A new poll released this week shows a “shockingly high number” of Americas believe President Donald Trump’s accusation that former President Barack Obama wiretapped Trump Tower. The number was so shocking that CNN’s Jake Tapper ended his Wednesday show talking about the danger of the fake news industry.
The accusations from Trump came “after a long, frustrating week for the president at the end of which he out of nowhere began a succession of tweets,” Tapper said.
The Trump Twitter meltdown has become somewhat routine, but like the accusations before them, these too were proven to have been made up by Trump.
“If it’s defined as ‘making wild accusations without evidence,’ the only thing that was McCarthyism were the tweets,” Tapper said. “Any evidence Speaker of the House Paul Ryan?”
Not only has no evidence been provided by the White House, the House Intelligence Committee hasn’t seen evidence and nor has James Comey.
“I have no information that supports those tweets,” Tapper confessed. “We have looked carefully.”
And that would have been it, “except that the president and his team kept pushing ways to try to make this evidence-free claim somewhere sort of possibly in the neighborhood of almost not entirely false,” he continued. “They failed. But they muddied the waters quite a bit.”
According to the numbers, 52 percent of Republicans believe Trump’s claim that Obama wiretapped him. “A charge that there is literally no evidence to support,” Tapper noted, saying that it is the definition of fake news.
“Look, this is America. You can believe whatever you want to believe. Eighteen percent of the public says they have seen or been in the presence of a ghost. Whatever. In a thriving democracy, truth matters. Facts matter. We learned in the campaign that Donald Trump can be cavalier about facts and truth,” he said.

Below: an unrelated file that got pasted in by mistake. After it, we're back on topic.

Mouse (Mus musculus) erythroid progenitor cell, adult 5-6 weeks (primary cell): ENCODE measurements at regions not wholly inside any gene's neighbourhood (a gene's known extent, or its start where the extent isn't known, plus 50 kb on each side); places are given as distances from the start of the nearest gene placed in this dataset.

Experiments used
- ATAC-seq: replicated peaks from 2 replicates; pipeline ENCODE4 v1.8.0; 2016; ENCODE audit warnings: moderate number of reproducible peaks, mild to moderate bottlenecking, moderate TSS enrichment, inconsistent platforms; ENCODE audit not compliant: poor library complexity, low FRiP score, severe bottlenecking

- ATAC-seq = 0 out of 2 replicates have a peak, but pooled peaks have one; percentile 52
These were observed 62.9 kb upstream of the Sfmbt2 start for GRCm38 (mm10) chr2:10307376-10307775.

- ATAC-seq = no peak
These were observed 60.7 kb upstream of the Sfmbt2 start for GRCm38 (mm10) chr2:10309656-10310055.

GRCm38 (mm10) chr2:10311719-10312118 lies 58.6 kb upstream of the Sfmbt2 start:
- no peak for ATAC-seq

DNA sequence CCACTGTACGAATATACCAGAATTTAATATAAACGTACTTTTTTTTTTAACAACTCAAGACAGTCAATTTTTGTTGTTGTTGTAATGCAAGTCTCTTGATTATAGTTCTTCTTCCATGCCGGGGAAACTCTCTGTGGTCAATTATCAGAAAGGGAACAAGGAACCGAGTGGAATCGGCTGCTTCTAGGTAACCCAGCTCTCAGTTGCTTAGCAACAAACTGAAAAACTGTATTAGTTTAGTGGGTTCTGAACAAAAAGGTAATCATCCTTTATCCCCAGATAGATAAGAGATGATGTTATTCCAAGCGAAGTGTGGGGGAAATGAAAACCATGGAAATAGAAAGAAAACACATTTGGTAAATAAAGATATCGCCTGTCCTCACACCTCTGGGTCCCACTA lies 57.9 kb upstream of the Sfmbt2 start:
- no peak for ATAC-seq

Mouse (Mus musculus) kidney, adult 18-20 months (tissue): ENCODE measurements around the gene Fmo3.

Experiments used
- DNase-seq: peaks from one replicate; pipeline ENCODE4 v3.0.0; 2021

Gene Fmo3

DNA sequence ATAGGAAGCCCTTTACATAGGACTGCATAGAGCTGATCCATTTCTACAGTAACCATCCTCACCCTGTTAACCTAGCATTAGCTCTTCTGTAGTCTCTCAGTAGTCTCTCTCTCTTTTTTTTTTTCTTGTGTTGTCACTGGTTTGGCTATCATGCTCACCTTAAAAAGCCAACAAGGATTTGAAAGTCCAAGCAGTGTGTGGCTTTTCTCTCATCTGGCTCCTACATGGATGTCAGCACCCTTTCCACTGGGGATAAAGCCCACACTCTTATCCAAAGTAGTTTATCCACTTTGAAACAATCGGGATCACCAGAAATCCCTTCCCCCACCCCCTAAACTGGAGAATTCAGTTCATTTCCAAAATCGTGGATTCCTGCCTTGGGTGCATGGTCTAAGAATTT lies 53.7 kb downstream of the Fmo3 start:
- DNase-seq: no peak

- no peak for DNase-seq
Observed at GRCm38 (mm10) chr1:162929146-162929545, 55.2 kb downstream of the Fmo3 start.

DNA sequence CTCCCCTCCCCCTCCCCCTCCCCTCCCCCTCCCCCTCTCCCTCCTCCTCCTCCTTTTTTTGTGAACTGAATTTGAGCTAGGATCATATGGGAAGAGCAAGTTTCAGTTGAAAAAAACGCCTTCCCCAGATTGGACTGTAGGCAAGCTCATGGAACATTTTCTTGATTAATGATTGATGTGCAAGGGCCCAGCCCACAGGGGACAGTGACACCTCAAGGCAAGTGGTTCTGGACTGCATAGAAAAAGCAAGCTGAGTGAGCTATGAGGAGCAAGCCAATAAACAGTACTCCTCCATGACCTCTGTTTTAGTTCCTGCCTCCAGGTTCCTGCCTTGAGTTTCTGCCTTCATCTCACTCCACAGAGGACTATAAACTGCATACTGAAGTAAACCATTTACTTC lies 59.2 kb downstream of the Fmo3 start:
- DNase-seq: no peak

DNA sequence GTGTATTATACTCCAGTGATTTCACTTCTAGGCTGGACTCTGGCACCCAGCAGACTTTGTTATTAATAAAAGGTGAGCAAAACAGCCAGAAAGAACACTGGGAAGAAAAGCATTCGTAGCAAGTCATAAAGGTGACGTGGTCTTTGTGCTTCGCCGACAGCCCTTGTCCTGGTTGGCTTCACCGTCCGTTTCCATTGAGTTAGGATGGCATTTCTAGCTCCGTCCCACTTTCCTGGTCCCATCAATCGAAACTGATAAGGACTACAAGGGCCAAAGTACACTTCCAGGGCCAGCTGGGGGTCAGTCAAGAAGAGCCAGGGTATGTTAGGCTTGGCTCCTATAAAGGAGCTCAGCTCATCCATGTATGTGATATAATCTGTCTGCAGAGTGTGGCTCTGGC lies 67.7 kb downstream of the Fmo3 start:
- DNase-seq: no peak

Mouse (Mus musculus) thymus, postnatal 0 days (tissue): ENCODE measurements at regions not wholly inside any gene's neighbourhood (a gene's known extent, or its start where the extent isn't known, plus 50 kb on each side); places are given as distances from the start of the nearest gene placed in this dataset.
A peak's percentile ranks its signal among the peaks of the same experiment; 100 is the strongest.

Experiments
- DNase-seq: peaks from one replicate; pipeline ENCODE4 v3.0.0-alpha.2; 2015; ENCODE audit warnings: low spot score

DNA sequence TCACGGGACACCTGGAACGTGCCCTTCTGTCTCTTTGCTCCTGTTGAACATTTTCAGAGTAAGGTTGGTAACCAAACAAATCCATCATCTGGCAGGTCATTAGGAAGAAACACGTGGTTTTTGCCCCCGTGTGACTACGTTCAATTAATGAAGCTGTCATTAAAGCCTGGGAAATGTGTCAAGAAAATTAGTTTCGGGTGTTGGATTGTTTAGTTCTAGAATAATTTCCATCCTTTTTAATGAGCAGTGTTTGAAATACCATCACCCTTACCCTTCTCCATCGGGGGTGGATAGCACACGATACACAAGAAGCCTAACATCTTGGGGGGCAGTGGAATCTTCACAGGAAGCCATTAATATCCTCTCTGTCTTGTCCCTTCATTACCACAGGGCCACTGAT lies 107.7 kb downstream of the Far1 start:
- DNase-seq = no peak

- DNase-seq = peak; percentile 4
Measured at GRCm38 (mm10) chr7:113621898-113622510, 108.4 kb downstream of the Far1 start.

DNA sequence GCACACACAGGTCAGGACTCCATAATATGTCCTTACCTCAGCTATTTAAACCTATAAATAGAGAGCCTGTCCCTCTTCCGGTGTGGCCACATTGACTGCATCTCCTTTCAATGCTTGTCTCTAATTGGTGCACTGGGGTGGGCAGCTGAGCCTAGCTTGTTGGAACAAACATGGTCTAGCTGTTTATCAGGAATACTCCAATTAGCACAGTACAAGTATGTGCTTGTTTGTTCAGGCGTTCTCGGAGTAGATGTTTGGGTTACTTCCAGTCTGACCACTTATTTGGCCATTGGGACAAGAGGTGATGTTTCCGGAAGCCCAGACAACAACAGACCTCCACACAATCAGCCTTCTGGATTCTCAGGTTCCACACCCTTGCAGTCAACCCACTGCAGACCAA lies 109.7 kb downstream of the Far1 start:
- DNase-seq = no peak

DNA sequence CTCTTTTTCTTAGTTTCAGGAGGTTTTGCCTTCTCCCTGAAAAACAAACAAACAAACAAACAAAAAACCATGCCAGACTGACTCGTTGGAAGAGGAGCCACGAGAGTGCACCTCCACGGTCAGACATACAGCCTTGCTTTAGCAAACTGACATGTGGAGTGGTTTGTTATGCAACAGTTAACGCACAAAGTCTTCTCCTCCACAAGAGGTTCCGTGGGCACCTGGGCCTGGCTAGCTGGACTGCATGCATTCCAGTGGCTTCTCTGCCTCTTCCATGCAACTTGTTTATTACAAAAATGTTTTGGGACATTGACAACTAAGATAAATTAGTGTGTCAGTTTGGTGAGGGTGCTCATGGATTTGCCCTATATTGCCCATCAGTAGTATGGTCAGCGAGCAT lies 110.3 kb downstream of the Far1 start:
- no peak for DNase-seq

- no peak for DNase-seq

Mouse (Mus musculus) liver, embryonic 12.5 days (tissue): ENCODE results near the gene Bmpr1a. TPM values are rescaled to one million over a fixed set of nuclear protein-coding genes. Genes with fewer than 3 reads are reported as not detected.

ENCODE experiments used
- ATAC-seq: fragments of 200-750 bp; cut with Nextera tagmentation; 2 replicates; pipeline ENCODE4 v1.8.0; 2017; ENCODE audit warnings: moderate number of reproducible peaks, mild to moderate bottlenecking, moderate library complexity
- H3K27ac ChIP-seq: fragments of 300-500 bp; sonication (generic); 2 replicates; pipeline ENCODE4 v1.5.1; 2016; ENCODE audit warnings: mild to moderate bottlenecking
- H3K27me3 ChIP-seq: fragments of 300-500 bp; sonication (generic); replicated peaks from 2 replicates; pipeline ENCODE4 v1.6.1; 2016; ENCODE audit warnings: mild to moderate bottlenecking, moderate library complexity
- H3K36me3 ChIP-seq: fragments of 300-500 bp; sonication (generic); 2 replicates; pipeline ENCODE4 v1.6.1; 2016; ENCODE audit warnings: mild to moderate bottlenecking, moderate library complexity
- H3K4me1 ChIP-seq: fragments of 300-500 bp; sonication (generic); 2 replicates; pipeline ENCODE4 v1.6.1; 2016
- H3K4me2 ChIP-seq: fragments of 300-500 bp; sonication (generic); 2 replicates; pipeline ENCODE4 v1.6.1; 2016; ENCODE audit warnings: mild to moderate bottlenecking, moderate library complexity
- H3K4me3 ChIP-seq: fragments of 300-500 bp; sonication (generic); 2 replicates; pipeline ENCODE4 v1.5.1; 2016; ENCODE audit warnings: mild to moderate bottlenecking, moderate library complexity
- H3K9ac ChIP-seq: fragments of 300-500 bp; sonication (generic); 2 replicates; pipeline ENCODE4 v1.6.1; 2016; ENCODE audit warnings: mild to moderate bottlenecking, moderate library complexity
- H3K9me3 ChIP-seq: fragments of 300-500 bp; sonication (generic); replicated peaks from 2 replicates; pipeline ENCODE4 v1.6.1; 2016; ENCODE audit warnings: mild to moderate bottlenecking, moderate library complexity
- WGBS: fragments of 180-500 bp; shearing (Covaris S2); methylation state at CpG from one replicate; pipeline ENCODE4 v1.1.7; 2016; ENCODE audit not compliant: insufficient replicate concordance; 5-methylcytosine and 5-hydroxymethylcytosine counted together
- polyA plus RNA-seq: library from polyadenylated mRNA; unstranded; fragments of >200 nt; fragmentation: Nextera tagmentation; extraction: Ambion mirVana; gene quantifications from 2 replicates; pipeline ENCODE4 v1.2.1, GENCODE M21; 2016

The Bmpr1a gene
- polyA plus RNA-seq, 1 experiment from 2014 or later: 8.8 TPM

Tapper also noted that in the first 100 days we’ve learned Trump isn’t about to change anytime soon.
“Some in the government and some in conservative media will work to make his falsehoods seem true,” he continued. But he also argued that there is incendiary “fake news” against President Trump on the left as well.
“Both in progressive media and all over Twitter, being retweeted by otherwise sensible folks,” Tapper said. “This is a time for all journalists to be extra careful about our own reporting, to make sure we adhere to facts and cogent analysis. This is the time to demand evidence from your leaders and from your media, even if you already agree with the politics of the person on your TV.”
Watch his full commentary below:
REVEALED: Far-right extremists are circulating plans to lock down Arizona streets if Trump is re-elected
On Saturday, The Arizona Republic reported that far-right paramilitary groups are circulating plans to lock down neighborhoods in the Phoenix, Arizona metropolitan area in the event that President Donald Trump is re-elected, supposedly to police left-wing protesters.
"In Arizona, the head of the Prescott-area chapter of the Oath Keepers group, which recruits military and law enforcement officers, has warned residents to be prepared to protect their neighborhoods from feared extreme left-wing protesters who would be upset should President Donald Trump be re-elected," reported Richard Ruelas. "Part of that the pro-Trump group'splan involved closing streets and assigning monitors to control access, according to a planning document shared with The Republic."
Conservatives are hopping mad that their clumsy Hunter Biden smear is a flop
Welcome to another edition of What Fresh Hell?, Raw Story’s roundup of news items that might have become controversies under another regime, but got buried – or were at least under-appreciated – due to the daily firehose of political pratfalls, unhinged tweet storms and other sundry embarrassments coming out of the current White House.
In 2016, Steve Bannon did an amazing job rolling out the Clinton Foundation nontroversy. He gave The New York Times and CNN early access to Peter Schweizer's book, Clinton Cash, and the outlets gave it mainstream credibility. Later, when the Uranium One story was thoroughly debunked, it didn't matter. The foundation remained under a pall of fuzzy suspicions.
GOP insiders give Pence little chance of ever being president after four years spent defending Trump: report
On Saturday, writing for The Washington Post, Ben Terris reported that many Republican consultants and insiders believe that Vice President Mike Pence's presidential ambitions are doomed, for several reasons.
"If you list the top 10 most likely people to have a strong shot at the nomination, maybe Mike Pence makes number nine or 10," said former Marco Rubio presidential campaign manager Terry Sullivan in the piece. "Maybe." Former Jeb Bush campaign spokesman Tim Miller agreed, saying, "I could maybe see him becoming the nominee, but president? I just don’t see it."